ToF-SIMS analysis of ocular tissues reveals biochemical differentiation and drug distribution

Jenifer Mains, Clive Wilson, Andrew Urquhart

Research output: Contribution to journalArticle

8 Citations (Scopus)

Abstract

Time-of-flight secondary ion mass spectrometry (ToF-SIMS) was used to obtain mass spectra from three ocular tissues, the lens, the vitreous and the retina. All three tissues were extracted from control ovine eyes and ovine eyes treated with model drug. To identify variations in surface biochemistry of each ocular tissue, principal component analysis (PCA) was applied to ToF-SIMS data. Interesting physiological differences in Na(+) and K(+) distribution were shown across the three tissue types, with other elements including Ca(2+) and Fe(2+) distribution also detected. In addition to the identification of small molecules and smaller molecular fragments, larger molecules such as phosphocholine were also detected. The ToF-SIMS data were also used to identify the presence of a model drug compound (amitriptyline--chosen as a generic drug structure) within all three ocular tissues, with model drug detected predominantly across the vitreous tissue samples. This study demonstrates that PCA can be successfully applied to ToF-SIMS data from different ocular tissues and highlights the potential of coupling multivariate statistics with surface analytical techniques to gain a greater understanding of the biochemical composition of tissues and the distribution of pharmaceutically active small molecules within these tissues.
Original languageEnglish
Pages (from-to)328–333
Number of pages6
JournalEuropean Journal of Pharmaceutics and Biopharmaceutics
Volume79
Issue number2
Early online date21 Apr 2011
DOIs
Publication statusPublished - 1 Oct 2011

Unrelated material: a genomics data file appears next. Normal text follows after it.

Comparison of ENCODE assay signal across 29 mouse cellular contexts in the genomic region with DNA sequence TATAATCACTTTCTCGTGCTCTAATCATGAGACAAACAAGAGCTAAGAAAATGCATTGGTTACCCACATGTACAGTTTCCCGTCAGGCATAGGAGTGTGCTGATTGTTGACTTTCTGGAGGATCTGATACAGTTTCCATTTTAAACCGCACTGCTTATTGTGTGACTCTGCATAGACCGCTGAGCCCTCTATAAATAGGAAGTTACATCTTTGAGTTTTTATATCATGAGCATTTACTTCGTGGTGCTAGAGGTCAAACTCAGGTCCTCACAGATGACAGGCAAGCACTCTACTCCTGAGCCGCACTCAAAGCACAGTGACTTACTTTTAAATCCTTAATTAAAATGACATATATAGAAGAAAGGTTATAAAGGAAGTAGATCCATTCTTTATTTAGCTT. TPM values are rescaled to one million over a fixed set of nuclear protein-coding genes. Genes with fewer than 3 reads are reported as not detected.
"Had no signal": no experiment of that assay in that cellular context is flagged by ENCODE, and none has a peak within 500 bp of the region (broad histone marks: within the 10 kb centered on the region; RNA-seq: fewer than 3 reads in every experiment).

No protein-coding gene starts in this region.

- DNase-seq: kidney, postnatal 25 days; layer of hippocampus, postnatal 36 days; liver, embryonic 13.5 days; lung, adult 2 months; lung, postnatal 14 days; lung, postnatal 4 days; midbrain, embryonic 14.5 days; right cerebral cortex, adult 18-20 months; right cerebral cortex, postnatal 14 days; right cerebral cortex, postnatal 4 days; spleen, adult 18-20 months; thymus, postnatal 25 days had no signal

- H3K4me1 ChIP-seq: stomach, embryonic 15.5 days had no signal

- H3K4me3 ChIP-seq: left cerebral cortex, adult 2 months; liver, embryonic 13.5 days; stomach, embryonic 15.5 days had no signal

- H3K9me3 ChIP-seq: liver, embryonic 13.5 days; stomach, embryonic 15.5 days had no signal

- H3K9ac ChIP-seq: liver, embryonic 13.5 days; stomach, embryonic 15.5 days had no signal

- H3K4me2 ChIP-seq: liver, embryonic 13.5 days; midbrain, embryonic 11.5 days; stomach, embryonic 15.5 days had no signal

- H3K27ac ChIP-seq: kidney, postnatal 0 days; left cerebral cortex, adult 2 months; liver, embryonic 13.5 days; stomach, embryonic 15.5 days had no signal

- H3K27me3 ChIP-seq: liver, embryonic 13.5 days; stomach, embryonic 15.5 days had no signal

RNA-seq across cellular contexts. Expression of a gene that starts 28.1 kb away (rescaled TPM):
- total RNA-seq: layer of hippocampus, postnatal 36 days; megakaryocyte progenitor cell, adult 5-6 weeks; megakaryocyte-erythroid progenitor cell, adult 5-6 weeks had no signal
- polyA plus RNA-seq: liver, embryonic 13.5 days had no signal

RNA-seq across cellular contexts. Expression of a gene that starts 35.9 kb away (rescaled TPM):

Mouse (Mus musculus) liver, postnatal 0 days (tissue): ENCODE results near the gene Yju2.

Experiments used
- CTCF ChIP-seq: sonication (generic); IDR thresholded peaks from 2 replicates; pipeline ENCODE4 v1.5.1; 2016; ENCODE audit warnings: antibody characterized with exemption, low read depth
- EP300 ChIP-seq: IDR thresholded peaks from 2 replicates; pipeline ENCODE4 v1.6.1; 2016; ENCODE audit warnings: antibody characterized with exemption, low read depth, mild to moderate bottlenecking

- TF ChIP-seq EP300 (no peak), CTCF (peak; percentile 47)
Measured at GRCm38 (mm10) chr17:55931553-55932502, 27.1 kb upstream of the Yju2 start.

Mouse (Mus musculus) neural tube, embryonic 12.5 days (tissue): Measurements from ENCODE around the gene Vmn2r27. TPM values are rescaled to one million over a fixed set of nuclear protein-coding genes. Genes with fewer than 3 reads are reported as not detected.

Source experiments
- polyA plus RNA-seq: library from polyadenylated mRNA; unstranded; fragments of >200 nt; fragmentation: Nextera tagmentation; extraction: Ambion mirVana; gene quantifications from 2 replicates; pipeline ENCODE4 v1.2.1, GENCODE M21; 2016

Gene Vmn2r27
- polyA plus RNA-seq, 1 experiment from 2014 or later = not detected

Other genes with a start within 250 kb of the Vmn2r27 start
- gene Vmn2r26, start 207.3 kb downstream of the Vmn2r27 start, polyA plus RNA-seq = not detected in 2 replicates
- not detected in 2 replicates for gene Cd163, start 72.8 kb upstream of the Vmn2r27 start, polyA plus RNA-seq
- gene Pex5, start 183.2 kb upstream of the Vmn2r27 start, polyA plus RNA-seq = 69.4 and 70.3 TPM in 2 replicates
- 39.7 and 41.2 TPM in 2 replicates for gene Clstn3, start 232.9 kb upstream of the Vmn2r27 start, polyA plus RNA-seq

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Secondary Ion Mass Spectrometry
Pharmaceutical Preparations
Principal Component Analysis
Sheep
Generic Drugs
Crystalline Lens
Amitriptyline
Phosphorylcholine
Tissue Distribution
Biochemistry
Retina

Keywords

  • ocular tissues
  • mass spectrometry
  • phosphocholine
  • eyes
  • TIC - Bionanotechnology

Cite this

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title = "ToF-SIMS analysis of ocular tissues reveals biochemical differentiation and drug distribution",
abstract = "Time-of-flight secondary ion mass spectrometry (ToF-SIMS) was used to obtain mass spectra from three ocular tissues, the lens, the vitreous and the retina. All three tissues were extracted from control ovine eyes and ovine eyes treated with model drug. To identify variations in surface biochemistry of each ocular tissue, principal component analysis (PCA) was applied to ToF-SIMS data. Interesting physiological differences in Na(+) and K(+) distribution were shown across the three tissue types, with other elements including Ca(2+) and Fe(2+) distribution also detected. In addition to the identification of small molecules and smaller molecular fragments, larger molecules such as phosphocholine were also detected. The ToF-SIMS data were also used to identify the presence of a model drug compound (amitriptyline--chosen as a generic drug structure) within all three ocular tissues, with model drug detected predominantly across the vitreous tissue samples. This study demonstrates that PCA can be successfully applied to ToF-SIMS data from different ocular tissues and highlights the potential of coupling multivariate statistics with surface analytical techniques to gain a greater understanding of the biochemical composition of tissues and the distribution of pharmaceutically active small molecules within these tissues.",